2 Scriptures of the World: A Compilation of the 1,946 Languages in Which at Least One Book of the Bible Has Been Published since the Bible Was First Printed by Johann Gutenberg. London: United Bible Societies, 1990. 41.

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By Melissa Paredes

“I want you in full-time ministry,” God told him.

This calling came out of the blue for Steve. After all, he was enjoying his life and work as a band and choir teacher near Spokane, Washington. He and his family had a great community of friends, and they even saw themselves staying in Spokane long-term. But it seemed God had other plans for them.

OLYMPUS DIGITAL CAMERAWhen recalling the day he heard God’s voice, Steve admits he was hoping for more details from God. After all, he didn’t feel qualified spiritually, and his particular gifts didn’t seem to fit the mold of full-time ministry. Steve thought about possibly going to Bible college to further his education, but that wasn’t something he really wanted to do — he’d already received an education and loved what he did! He was confused by God’s call and didn’t know what it meant for him and his family.

A year later, Steve happened to meet a Wycliffe recruiter who told him about the remaining need for Bible translation in almost 2,000 languages. But Steve still didn’t see where he fit. “There’s no way I could be a Bible translator!” Steve shared. And isn’t that what he would have to do if he worked for Wycliffe Bible Translators?

But then Steve learned something exciting — something that seemed to answer that haunting question of where his gifts fit in ministry. The recruiter told him that Wycliffe needs teachers, particularly for missionary kids. Even music teachers!

This news struck a chord with Steve. He had a set of gifts and qualifications that could be used right away, and in full-time ministry!

So in 2006, Steve and his family moved to Papua New Guinea where he now teaches at Ukarumpa International School. And through teaching, Steve’s making a difference in the lives of his students, their families and even those who are still waiting for the Bible in their own language.

Steve Blake 1

“I’m helping God’s Word reach new places, new hearts,” Steve shared. “It’s cool to hear parents say, ‘We wouldn’t be missionaries here if it wasn’t for the school.’ These parents are able to focus on translation, literacy and other work because they know their children are being given a solid education.”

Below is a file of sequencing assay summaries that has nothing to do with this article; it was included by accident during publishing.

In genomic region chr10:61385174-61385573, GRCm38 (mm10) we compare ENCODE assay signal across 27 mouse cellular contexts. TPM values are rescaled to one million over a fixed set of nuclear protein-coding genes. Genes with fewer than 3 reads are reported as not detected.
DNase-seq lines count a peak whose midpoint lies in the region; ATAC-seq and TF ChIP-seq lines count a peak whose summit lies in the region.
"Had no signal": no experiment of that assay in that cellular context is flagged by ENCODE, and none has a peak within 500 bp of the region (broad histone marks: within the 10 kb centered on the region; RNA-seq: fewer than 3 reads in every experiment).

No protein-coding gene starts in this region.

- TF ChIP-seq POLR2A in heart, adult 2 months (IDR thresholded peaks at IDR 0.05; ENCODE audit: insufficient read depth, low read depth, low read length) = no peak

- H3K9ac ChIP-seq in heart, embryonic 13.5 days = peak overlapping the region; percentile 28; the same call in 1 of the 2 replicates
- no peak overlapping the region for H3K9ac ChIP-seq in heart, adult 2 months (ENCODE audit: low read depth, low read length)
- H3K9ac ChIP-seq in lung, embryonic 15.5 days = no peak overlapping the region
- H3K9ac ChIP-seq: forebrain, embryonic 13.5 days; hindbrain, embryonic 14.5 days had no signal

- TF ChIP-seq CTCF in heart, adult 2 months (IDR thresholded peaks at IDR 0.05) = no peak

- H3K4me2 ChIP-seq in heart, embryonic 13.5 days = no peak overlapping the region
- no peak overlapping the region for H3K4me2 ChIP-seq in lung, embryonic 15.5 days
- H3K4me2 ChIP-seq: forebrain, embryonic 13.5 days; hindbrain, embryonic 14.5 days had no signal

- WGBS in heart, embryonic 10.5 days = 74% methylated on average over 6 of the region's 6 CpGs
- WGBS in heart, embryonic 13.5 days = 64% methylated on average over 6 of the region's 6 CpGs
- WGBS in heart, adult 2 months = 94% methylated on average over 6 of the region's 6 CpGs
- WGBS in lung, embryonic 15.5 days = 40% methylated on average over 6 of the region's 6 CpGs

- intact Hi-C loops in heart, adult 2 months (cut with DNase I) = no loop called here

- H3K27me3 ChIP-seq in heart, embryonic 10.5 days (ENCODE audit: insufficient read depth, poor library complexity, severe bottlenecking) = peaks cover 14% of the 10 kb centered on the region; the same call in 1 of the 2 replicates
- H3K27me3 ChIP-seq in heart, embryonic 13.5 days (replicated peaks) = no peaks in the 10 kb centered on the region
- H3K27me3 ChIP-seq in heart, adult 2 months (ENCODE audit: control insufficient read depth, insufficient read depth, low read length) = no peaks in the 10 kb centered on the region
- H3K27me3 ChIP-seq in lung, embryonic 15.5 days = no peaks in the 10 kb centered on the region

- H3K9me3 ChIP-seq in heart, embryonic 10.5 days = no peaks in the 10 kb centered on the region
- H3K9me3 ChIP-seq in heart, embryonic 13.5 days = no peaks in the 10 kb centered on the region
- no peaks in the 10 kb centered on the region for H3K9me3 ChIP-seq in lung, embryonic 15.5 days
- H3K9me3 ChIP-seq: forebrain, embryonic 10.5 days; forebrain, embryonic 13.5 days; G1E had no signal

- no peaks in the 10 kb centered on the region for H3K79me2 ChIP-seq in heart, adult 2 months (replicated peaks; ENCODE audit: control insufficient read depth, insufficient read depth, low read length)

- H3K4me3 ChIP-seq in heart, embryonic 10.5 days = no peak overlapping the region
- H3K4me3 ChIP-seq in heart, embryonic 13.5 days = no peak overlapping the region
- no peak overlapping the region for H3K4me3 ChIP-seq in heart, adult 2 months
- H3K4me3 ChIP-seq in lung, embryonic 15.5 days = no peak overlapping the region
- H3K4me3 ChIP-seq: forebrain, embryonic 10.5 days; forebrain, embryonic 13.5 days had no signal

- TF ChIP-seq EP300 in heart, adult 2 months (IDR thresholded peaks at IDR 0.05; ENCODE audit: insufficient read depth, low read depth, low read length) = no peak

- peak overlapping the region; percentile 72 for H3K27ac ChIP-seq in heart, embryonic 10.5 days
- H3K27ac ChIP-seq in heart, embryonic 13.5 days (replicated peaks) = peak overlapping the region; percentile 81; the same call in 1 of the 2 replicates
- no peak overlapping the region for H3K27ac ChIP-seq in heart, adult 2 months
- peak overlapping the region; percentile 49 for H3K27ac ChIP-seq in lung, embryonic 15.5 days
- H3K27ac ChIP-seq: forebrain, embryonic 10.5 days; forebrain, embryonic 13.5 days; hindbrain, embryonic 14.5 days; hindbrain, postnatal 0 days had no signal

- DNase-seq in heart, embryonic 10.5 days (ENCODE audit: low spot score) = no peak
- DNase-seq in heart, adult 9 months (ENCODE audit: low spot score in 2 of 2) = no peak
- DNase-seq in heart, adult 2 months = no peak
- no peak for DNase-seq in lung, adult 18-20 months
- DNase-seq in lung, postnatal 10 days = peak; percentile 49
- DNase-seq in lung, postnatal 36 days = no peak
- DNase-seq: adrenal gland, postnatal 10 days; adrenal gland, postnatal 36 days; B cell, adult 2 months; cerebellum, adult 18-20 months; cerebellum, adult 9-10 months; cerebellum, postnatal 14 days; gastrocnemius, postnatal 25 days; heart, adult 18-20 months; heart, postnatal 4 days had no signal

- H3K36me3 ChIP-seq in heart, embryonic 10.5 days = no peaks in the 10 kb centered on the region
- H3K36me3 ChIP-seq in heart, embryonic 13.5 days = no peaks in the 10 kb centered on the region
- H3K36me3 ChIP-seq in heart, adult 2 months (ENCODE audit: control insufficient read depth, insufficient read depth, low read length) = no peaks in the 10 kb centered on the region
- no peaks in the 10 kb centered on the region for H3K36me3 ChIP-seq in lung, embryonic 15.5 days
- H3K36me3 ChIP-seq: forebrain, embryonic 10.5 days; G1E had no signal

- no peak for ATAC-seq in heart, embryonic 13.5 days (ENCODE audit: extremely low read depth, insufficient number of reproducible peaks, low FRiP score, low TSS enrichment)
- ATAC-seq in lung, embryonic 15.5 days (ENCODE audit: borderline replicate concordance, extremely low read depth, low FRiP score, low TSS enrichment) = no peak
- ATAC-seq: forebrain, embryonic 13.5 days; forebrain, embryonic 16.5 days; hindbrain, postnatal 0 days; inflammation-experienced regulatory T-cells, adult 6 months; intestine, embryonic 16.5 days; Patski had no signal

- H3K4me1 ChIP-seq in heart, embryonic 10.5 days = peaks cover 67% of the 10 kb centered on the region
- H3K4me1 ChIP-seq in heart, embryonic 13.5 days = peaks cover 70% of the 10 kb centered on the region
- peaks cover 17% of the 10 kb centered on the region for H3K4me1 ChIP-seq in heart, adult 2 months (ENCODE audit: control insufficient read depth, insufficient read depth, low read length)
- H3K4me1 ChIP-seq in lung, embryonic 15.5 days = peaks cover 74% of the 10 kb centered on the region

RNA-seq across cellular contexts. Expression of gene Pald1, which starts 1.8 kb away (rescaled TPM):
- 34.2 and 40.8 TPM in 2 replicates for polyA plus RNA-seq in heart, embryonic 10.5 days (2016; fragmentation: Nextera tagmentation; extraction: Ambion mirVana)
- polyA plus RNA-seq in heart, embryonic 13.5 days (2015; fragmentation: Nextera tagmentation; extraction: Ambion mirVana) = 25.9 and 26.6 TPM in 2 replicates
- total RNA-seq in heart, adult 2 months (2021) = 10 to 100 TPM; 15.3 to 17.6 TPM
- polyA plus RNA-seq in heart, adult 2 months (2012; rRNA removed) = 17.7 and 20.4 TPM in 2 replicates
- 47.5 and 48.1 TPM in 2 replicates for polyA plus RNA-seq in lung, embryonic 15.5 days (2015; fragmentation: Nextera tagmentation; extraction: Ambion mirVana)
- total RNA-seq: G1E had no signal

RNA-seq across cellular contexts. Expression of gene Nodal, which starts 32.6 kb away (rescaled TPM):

And it’s true. When people like Steve use the gifts God has given them for his glory, they’re contributing to the work of Bible translation. Every role is important in this work — even teaching music to missionary kids. It’s just a matter of faithfully answering God’s call when you hear his voice.

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By Hannah Weiand

Where in the World - Pair (Elyse Patten)

A key thing to note is that Wycliffe USA is just one of many organizations working in partnership around the world to make Bible translation happen. Many of these organization are part of the Wycliffe Global Alliance, which includes more than 45 Wycliffe member organizations and more than 60 partner organizations serving in more than 93 countries. For perspective, there are only 197 countries in the entire world, so together we’re working in nearly half of them! You can see the list of organizations within the Wycliffe Global Alliance here.

One interesting feature of the Alliance’s website is a tool that lists the languages of the world, by country, and whether or not they have any Scripture. Although it doesn’t specifically tell you where personnel are working, it can give you a broader scope of the work that is both being done and still needs to be done. So if you have a specific country in mind, and want to know if Bible translation is being done there, this tool can help.

This post is part of our Wycliffe 101 series. Click here to read the previous post, or here to start at the beginning.

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By Melissa Paredes

The Bigger Picture

Prayer is one of the most significant ways you can help people get the Bible in their heart language. You may not clearly see the answers to your prayers, but some people do. Bob and Betsy Eagar are among them.